This past winter I dealt with an overuse injury that resulted in tennis elbow. At first I wasn’t sure why my elbow was bothering me because there was nothing in particular that I recalled doing to cause me pain. Then after a few weeks of taking high doses of ibuprofen to no avail, I realized what had happened and I learned an invaluable lesson just in the nick of time.
I had spent hours on end vacuuming up leaves with an old leaf vacuum mulcher that required me to hold the nozzle rigidly in place as I vacuumed. Without realizing it, I had overexerted my forearm muscle and created micro tears in the tendon, and that is how I had woken up one day with a painful elbow injury.
I then had another ah-ha. I remembered reading an article about tennis elbow and realized I was doing all the wrong things. I didn’t have tendinitis any longer – if I had ever had it. I had tendinosis, and the worst thing for that is ibuprofen. I was aggravating my situation and making it impossible for the tendon to heal. I share all this, so you can learn, as I did, what to do for tendinosis.
I couldn’t find the article so I started searching the Internet. My memory was right. Tendinosis frequently occurs from overusing a muscle, and it is not the result of inflammation, as tendinitis is. Tendinosis is a chronic degeneration of the tendon due to the failure of proper healing and the loss of collagen. Everything I read said there was no easy or effective treatment. The type of collagen in the tendon is totally different from what is in skin and cartilage, so a collagen supplement won’t help. Instead I learned most people never fully heal. E-gads!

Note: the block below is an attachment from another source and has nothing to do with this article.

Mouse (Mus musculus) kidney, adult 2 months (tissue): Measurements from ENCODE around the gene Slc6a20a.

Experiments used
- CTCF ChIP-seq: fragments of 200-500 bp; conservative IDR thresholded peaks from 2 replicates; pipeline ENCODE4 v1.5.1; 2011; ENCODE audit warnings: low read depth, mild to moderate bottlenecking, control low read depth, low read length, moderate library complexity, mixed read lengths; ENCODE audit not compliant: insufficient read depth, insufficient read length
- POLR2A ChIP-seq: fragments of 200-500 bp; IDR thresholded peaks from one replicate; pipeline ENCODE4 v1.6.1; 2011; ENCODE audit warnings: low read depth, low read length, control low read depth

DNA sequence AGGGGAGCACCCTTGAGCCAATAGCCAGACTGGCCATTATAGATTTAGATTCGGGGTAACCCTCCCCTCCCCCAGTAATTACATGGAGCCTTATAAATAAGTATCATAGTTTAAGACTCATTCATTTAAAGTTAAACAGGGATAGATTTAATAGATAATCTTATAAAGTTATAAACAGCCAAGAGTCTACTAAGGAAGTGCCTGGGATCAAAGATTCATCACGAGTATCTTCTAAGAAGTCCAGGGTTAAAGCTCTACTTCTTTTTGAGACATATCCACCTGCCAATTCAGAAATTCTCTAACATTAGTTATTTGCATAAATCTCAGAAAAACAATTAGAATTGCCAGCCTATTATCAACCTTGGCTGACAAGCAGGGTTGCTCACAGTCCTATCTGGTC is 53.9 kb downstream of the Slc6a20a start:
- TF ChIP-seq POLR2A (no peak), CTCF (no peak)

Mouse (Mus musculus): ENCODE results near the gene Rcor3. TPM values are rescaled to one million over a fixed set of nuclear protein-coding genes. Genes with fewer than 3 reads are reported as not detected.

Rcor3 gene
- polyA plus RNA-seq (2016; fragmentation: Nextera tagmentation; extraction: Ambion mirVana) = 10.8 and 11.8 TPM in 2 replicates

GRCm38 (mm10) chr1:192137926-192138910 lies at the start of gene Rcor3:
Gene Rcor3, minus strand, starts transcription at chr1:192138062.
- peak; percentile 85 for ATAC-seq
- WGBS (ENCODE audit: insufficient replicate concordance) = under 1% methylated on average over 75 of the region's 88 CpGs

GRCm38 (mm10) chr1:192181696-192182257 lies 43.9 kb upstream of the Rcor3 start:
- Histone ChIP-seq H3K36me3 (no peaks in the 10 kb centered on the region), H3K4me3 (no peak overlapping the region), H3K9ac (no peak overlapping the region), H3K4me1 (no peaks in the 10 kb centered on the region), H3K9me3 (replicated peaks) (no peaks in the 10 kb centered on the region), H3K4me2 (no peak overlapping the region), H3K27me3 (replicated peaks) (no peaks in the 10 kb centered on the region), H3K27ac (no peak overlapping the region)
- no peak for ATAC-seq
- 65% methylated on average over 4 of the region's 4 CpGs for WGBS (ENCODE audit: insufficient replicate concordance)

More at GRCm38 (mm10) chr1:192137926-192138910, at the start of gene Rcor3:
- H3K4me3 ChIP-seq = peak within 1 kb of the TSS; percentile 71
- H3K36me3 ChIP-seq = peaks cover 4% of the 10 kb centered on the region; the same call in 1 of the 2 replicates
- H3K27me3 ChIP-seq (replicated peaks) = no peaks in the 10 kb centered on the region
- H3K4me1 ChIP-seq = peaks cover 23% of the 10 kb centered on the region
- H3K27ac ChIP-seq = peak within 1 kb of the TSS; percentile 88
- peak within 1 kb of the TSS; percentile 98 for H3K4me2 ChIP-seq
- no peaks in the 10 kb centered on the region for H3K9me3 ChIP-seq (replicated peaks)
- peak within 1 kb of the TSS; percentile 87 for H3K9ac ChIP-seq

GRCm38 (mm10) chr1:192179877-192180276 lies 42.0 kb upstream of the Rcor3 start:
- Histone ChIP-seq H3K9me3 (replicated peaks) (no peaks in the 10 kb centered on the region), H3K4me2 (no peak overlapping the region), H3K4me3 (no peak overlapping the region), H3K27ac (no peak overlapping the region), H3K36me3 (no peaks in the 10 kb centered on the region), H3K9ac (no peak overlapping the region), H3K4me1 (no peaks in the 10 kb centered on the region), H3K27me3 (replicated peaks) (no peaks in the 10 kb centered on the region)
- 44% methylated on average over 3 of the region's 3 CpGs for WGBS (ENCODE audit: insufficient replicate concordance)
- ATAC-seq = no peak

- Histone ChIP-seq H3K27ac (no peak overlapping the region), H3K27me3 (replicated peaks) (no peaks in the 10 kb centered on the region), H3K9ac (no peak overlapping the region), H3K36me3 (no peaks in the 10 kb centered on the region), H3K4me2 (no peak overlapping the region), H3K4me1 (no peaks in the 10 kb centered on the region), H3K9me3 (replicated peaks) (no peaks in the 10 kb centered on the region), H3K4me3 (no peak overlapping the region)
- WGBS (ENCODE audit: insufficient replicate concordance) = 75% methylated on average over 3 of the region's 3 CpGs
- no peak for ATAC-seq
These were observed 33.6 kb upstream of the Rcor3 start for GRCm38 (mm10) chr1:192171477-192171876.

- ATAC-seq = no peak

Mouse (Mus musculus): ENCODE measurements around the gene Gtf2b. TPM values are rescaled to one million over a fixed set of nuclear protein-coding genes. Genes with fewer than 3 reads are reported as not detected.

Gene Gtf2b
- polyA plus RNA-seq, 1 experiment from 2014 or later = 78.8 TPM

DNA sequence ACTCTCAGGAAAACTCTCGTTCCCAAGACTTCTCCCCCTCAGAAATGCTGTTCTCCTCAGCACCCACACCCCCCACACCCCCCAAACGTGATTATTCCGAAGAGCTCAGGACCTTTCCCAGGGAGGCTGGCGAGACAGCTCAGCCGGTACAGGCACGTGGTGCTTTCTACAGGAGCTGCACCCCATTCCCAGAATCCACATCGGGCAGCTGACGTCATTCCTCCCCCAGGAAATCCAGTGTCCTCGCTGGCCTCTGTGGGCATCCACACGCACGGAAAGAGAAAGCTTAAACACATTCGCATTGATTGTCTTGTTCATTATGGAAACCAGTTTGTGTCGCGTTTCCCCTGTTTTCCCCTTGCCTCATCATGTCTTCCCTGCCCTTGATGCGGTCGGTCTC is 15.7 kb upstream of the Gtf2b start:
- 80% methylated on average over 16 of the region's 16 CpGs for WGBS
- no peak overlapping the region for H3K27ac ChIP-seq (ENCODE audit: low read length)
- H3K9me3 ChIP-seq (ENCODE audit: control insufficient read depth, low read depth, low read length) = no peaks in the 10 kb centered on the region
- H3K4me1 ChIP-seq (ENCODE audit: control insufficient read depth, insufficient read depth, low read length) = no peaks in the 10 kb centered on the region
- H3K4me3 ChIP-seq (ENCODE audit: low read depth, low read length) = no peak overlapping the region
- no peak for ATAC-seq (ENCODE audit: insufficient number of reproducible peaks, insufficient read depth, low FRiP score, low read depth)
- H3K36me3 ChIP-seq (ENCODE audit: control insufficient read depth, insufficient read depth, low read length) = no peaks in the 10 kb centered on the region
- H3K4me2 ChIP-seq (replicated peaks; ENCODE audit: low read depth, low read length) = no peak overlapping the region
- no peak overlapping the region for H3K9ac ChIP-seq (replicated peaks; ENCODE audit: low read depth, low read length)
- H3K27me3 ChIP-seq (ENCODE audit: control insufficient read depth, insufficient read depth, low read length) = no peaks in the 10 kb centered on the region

Fortunately, I stumbled across one site that said one way to treat tendinosis was to pump fresh blood into the tendon in order to bring fresh nutrients and reactivate the generation of collagen. The suggested procedure was costly and required a unique series of injections. Yet I knew of an easy way to pump fresh blood into the area. Apply ice for 2 minutes, heat for 2 minutes, repeat again and end with ice. You don’t want to end with heat and leave lots of blood in the joint area. I did this 5 times a day for almost 2 weeks before my pain started to diminish. Gradually I went from 5 to 3 to 1 times a day. My pain is nearly gone, and I have been able to add forearm physical therapy exercises and regain full use of my arm.
This was a close call, and I consider myself very lucky to read and know enough to help myself. I hope this proves to be helpful to you or someone you know dealing with tendinosis.